Arriving in Livingstone after the very boring cycle from Katima was a relief. The town is busy, green, with hundreds of mango trees (so many mangos in December!) and big baobabs. I spend most days at the big market,. You can buy everything, from dried fish to peanut butter to pots to second hand clothes. I make a quick plan for my next stop - Zimbabwe.

North-West Namibia 2 - Kamanjab to Swakopmund

On the bike, every day is a surprise. You never know what you’ll see, who you will meet. On the not so exciting road between Kamanjab and Fransfontein, we are lucky to meet Daan and Sarona and to stay on their sheep farm for a couple of days. Daan “Lightning” works dawn to dusk fixing fences broken down by the elephants, keeping cheetahs and leopards away from his prize winning fat-tailed Damara sheep stock and otherwise fixing a thousand things on his farm. Classic Namibian hospitality, we feast on home-made sausage and delicious stewed oryx and listen to stories about Afrikaans farmers, 4x4 adventures into Kaokoland and fishing at Torra Bay. Sarona sends us on our way after a hearty breakfast of minced oryx and eggs with a serious portion of biltong.

Dinner when we are camping is basically the same staple every night – white rice and half a tin of veggies. But we also get some surprise extras. Like Sarona’s biltong, or a bag of dates from Eersbegin date farm. I found a mopane caterpillar near my tent one morning but didn’t feel like trying it for breakfast. It’s apparently delicious, pan-fried with salt. We also meet plenty of tourists who stop their 4x4 pop-top tent cars wondering what we are doing “in the middle of nowhere” and gift all sorts of wonderful things, edible and not. A Parisian Prada rep gives me some fancy facemasks and sunscreen, a nice French couple on their way back to France gives us their stash of French organic quinoa. For breakfast one day we have chocolate porridge from a French army ration pack (note that the army porridge ration is 100g. I eat about double that now!). I also picked up a new book - an Icelandic thriller, and an Air Austral hairbrush. Four tins of chakalaka veggies. A hot tip on where the waterholes are in Desolation Valley. Every day is a surprise.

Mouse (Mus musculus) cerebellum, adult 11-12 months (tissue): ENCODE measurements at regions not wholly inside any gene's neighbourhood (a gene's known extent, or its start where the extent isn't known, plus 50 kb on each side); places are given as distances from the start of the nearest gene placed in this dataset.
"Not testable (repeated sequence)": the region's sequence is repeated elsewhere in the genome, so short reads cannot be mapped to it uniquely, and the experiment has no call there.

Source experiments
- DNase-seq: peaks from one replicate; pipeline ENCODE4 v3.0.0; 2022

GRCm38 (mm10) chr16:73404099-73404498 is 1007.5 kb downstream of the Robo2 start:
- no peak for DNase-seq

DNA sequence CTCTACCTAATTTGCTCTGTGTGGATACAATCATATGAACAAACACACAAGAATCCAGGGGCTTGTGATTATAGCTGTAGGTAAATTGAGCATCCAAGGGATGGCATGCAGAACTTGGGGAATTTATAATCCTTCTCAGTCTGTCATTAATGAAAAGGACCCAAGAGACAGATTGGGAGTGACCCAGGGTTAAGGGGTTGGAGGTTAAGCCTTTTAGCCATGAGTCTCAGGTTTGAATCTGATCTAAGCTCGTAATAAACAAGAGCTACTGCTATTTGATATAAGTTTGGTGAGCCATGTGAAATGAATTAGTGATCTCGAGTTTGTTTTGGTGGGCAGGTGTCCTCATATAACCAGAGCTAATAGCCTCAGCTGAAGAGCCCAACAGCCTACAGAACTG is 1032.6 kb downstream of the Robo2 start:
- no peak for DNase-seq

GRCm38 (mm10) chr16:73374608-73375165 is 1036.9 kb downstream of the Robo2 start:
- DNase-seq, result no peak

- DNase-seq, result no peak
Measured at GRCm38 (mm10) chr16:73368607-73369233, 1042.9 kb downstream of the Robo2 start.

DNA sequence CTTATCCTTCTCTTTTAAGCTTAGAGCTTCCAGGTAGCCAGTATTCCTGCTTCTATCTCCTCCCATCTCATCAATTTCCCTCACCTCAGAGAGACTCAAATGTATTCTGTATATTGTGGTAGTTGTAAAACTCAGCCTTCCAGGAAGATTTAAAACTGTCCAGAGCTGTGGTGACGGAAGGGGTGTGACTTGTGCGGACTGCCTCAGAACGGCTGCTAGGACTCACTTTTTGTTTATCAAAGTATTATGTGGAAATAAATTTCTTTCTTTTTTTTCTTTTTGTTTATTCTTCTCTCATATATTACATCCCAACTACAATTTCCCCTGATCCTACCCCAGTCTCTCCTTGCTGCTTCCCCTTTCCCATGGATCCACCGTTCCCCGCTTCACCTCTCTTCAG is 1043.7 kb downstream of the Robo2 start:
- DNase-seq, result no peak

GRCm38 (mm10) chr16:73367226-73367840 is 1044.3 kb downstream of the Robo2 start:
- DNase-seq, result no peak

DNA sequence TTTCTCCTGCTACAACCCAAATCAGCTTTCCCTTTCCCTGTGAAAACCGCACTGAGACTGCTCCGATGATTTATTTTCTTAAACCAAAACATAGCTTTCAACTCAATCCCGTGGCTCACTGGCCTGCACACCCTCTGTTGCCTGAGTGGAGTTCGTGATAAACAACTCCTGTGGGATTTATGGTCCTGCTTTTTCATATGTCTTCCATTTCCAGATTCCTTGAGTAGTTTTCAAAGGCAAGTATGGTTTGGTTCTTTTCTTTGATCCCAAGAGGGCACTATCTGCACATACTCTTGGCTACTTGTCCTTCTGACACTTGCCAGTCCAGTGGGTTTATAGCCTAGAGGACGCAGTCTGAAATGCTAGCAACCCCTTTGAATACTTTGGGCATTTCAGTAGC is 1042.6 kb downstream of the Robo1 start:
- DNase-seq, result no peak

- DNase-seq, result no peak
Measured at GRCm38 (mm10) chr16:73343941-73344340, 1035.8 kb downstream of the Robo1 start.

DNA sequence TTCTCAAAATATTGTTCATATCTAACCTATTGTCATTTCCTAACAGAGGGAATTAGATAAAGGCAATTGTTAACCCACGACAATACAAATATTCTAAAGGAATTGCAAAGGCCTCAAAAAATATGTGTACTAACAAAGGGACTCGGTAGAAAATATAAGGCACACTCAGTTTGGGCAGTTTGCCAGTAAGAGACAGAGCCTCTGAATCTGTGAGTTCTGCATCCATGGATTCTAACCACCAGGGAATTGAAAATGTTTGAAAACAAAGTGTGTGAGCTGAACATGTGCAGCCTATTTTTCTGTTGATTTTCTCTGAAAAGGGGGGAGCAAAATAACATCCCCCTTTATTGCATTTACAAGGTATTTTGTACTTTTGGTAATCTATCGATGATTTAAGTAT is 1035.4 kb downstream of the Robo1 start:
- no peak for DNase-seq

After our stopover at the sheep farm, we have a pretty luxury night at Vingerklip Lodge. If you are visiting the “Finger Rock”, you should have a drink or watch the sunset from the lodge’s Eagle’s Nest restaurant, which is perched right at the very top of a plateau, with uninterrupted views of the weird rock formations and surrounding mountains.

From the Vingerklip we ride to Khorixas and on to the Petrified Forest, a must see for your fix of whacky natural wonders. The site has huge petrified trees, some lying 30m long. Looking at the bark or tree trunks up close is very trippy. Looks like wood but is actually stone.

From there we ride north again towards Eersbegin, along a very rocky, rough road. The ride down into the Huab River valley is a surprise. Rough but do-able by 4x4. Just. A steep descent into a green, lush valley, with yellow flowers everywhere and Eersbegin date farm (the dates go off to Cape Town by truck then up to the Middle East by boat).